Valuing Russian Debt
Below is an excerpt from a previous post on the general approach I take to valuing sovereign debt:
When it comes to equities and corporate bonds, I prefer to value on the basis of discounted cash flow. For sovereign debt, I prefer to value similarly to how the credit agencies assess risk - by looking at a composite of factors and bucketing into a generalized quality tier: median/mean real GDP growth, volatility in real GDP growth, GDP per capita, inflation, inflation volatility, government debt to GDP, government debt to revenue, interest expenses to GDP, interest expenses to revenue, fiscal deficit as a percentage of GDP, current account as a percentage of GDP, public debt to GDP, financial sector capital ratios, financial sector size as a percentage of GDP - roughly in that order - and more qualitative factors, such as the country's level of economic diversification, geopolitical risks, domestic political risks, corruption and quality of its rule of law.
Many of these ratios then bucket into a particular quality rating based on a predetermined range and an adjustable weighting factor system, are collectively assigned an overall rating. Through a database one can determine how often comparable scenarios defaulted in the past based on various time horizons - one-year, five-year, ten-year, etc. One should expect to calculate out an expected default rate until maturity.
From the expected default probability, we can then calculate out an appropriate discount rate that should represent the country-risk premium, equal to:
Country-risk premium = probability of default * (1 + 10-year Treasury) / (1 - probability of default)
The ten-year Treasury is used as a global risk-free rate. (Further theory behind this can be seen in a 1985 paper by Sebastian Edwards.)
Default probabilities on the Russian 3-years look to be around 3%-4%. Even if we used 4%, this would place the country-risk premium at around 4.3%, which is notably lower than the 8.5% actual yield. The implied country-risk premium according to the above formula would back out a figure of 7.6%-7.7%.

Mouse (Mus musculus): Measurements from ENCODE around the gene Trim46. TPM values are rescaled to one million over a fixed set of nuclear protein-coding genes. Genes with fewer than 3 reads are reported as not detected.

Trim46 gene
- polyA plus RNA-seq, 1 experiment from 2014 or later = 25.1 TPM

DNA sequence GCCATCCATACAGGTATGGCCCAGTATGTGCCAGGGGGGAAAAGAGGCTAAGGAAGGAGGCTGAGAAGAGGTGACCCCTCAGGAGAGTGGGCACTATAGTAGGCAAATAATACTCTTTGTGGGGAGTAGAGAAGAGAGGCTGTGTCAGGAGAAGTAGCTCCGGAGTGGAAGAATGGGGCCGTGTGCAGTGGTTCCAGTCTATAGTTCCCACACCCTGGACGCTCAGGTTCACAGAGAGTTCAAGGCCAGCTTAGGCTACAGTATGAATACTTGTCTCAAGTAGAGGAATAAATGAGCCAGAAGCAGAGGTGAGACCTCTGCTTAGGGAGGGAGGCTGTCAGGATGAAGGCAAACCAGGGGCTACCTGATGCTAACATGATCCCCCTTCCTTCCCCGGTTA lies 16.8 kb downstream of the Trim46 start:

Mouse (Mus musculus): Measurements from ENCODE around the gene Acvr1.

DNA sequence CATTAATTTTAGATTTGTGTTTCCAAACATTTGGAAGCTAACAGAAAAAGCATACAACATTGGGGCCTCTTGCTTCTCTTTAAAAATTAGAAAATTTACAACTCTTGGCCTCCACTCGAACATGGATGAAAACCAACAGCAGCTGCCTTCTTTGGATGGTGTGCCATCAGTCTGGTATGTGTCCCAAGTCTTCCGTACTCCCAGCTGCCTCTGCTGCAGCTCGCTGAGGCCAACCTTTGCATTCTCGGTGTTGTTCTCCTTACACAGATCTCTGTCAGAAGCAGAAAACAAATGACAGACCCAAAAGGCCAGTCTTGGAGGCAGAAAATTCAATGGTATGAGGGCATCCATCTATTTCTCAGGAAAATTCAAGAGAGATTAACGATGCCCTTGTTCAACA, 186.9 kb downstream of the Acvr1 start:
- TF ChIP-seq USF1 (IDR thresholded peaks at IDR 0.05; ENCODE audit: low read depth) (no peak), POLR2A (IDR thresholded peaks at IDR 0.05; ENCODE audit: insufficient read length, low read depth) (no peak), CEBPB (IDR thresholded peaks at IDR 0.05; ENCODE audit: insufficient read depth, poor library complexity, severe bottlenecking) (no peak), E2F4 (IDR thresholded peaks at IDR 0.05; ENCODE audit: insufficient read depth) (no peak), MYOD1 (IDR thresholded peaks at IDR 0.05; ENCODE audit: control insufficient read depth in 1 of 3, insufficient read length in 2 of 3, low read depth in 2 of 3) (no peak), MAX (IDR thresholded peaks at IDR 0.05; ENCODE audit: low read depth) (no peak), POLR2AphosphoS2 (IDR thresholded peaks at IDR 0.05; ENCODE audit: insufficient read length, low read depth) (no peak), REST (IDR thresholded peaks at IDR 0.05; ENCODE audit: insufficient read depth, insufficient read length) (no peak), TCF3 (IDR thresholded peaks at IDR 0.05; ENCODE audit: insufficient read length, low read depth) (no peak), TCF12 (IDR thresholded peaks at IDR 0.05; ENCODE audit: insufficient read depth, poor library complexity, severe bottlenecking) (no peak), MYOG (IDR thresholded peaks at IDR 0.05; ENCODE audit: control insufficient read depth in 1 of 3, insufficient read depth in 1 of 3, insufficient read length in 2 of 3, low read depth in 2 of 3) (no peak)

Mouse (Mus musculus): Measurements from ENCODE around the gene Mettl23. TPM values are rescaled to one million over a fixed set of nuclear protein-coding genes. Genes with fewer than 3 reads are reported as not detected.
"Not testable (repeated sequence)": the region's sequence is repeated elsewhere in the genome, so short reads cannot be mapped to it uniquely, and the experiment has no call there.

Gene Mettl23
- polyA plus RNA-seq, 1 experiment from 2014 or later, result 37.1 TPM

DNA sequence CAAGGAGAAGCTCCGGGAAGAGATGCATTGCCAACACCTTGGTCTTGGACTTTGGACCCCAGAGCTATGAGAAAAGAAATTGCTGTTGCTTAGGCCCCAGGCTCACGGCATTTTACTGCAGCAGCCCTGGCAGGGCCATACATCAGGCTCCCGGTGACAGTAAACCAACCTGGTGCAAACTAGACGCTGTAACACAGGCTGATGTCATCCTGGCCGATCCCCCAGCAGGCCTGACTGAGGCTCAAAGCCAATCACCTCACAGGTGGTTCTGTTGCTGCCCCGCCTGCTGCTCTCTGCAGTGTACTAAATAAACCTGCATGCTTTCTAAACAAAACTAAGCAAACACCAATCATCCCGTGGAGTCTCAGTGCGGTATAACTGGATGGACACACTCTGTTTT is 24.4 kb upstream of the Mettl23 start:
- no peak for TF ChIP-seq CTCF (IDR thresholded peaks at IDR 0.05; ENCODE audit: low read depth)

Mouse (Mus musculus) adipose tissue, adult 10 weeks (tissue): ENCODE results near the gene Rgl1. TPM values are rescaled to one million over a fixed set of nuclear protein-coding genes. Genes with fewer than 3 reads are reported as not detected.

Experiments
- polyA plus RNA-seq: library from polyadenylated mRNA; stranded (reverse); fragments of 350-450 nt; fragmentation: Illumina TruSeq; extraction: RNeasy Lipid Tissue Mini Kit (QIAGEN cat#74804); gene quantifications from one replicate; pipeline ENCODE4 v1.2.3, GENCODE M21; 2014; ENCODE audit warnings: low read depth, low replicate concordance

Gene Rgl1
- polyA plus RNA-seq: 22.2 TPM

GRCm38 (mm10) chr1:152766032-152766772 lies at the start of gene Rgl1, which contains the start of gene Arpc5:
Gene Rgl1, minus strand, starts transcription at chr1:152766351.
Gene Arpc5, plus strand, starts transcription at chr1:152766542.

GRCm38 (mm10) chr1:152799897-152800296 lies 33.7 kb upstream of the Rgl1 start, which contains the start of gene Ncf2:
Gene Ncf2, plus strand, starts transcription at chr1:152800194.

The 3-year is trading at around 960 currently in local currency. A country-risk premium of 4.3% would place the fair value of the bond at 1,065, for about a 10% undervaluation.
Compared to competing alternatives, the 8.5% yield here is relatively safe. I'm interested in mostly avoiding the US equities markets as I don't believe it's a much of a value-driven market at the moment. Foreign exchange risk can be mitigated by buying equal monetary amounts of bonds and the USD/RUB.
Anyone getting into Russian bonds or its equities market is a bit behind the curve (I was personally). Yields in the 3-years have decreased over 600 bps in the past two years. Russian equities (NYSEARCA:RBL) are up 56% in the past year based on the ETF highlighted in this sentence.
Three-years are trading around the 960 level with 6.8% coupons for an effective yield of 8.5%. With growth on the way up, planned fiscal consolidation, moderating inflation, and rates that are likely to decrease over the coming years, Russian debt has a few tailwinds in its favor. Even if the debt doesn't appreciate before its 2019 maturity, one would still lock in 8.5% unleveraged yield assuming no default if one were to hold it for the next 33-34 months, which isn't bad in today's world.
Disclosure: I/we have no positions in any stocks mentioned, and no plans to initiate any positions within the next 72 hours.
I wrote this article myself, and it expresses my own opinions. I am not receiving compensation for it (other than from Seeking Alpha). I have no business relationship with any company whose stock is mentioned in this article.
Additional disclosure: Long 3-year Russian government bonds (ISIN: RU000A0JTG59)